Everyone knows that mental health care is as necessary as physical health care to the quality of life of American men, women and children.
Well, almost everyone.
The passage of the federal mental health parity law in 2008 was a breakthrough moment when it seemed that, finally, there was broad enough agreement regarding the importance of mental health care that we could get past the crude “it’s-all-in-your-head” arguments that were once used as an excuse to treat physical ailments while leaving issues such as depression unaddressed.
But now that the law -- which requires mental health coverage to be equal to benefits for other illnesses -- is taking effect, unenlightened businesses are reminding us that not everyone “gets it.”
Some of them are even dropping mental health coverage altogether from their benefits packages.
What’s shocking for Madisonians -- and consumers across Wisconsin -- is the realization that one of those unenlightened businesses is Woodman’s Food Market, the popular grocery retailer that operates two stores in Madison and seven others around the state.
Woodman’s generally gets high marks as a locally owned and responsible chain.
But there was nothing responsible about the company’s decision to drop mental health coverage for its employees.
“We have one of the best health plans in Wisconsin, and we can’t open up our employee-owners to a bunch of unidentified costs. We can’t have an open checkbook,” griped Clint Woodman, a vice president at the company, in announcing that the company would no longer provide mental health coverage to its 2,800-plus workers.
Clint Woodman’s words are deeply disappointing, not merely because of the wrongheaded policy decision they describe but because of the profound ignorance they display.
There is no way to call a plan that does not meet mental health needs “one of the best health plans in Wisconsin.” To suggest as much is absurd.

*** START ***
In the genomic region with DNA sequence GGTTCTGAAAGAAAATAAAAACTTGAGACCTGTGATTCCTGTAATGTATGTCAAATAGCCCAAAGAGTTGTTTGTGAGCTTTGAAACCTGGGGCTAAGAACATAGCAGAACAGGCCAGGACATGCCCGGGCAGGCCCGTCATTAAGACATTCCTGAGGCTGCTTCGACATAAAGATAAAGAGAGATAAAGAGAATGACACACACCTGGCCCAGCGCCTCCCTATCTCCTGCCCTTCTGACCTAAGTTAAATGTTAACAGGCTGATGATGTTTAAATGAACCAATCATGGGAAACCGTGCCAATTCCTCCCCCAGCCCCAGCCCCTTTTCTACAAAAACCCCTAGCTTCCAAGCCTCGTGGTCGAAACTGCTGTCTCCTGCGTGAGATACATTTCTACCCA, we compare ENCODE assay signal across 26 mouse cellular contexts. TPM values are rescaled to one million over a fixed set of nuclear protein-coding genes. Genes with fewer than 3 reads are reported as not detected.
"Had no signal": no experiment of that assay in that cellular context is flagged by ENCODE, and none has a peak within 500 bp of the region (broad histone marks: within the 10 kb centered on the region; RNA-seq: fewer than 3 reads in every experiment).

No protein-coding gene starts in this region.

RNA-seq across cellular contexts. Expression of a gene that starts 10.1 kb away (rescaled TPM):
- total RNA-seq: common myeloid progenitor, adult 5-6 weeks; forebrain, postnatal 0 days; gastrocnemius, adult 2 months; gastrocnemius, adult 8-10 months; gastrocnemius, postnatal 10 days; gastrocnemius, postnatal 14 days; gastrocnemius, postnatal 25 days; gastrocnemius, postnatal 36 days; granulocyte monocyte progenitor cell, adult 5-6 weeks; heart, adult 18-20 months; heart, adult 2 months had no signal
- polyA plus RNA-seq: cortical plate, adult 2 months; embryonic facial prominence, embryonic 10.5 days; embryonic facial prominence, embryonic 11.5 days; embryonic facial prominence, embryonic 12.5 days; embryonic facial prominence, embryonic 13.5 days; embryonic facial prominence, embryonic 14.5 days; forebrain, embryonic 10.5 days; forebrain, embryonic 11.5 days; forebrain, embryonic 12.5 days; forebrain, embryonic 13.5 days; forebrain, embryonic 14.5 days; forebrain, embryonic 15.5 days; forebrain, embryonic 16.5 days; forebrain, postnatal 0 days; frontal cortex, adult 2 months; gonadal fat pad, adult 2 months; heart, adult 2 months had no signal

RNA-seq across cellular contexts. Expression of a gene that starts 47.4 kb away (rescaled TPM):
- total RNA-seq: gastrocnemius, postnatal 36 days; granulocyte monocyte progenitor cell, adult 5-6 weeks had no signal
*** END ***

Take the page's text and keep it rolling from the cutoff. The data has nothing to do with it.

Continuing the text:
And to describe mental health coverage as “a bunch of unidentified costs” is a statement straight out of the dark ages.
Woodman confirmed as much when he was asked to explain the difference between someone who needs extensive psychiatric help and someone who is fighting a serious cancer. “Cancer is different. That’s an identifiable physical situation,” he claimed. “Whereas with a mental health situation, you could say you need to see a psychiatrist every day for the next year and there’s no one to control those costs.”
William Greer, the CEO and president of the Dane County Mental Health Center, countered by pointing to Woodman’s shockingly ill-informed statement as “the whole reason behind parity laws.”
“Mental illness is not any different than any other illness,” explained Greer. “It can be treated. Both schizophrenia and cancer can be controlled, and a person with both can have a productive and healthy life. It’s discriminatory to say that one illness is different or inferior to another.”
Greer is right about that.
He and other mental health and workers’ rights advocates are also right to be worried about the decision by Woodman’s.
“It’s very important to address this issue head on,” said Greer. “This is a precedent that I’m very concerned about. I’m worried other employers could follow suit. My hope is that any employer who is worried about this will give mental health parity a try before canceling.”
That’s a smart stance, one that Woodman’s should quickly adopt.
The grocer needs to reverse a decision that is simply wrong. To fail to do so would cause responsible Madisonians and shoppers across Wisconsin to ask whether they really want to support a firm that operates from a place of ignorance that borders on cruelty.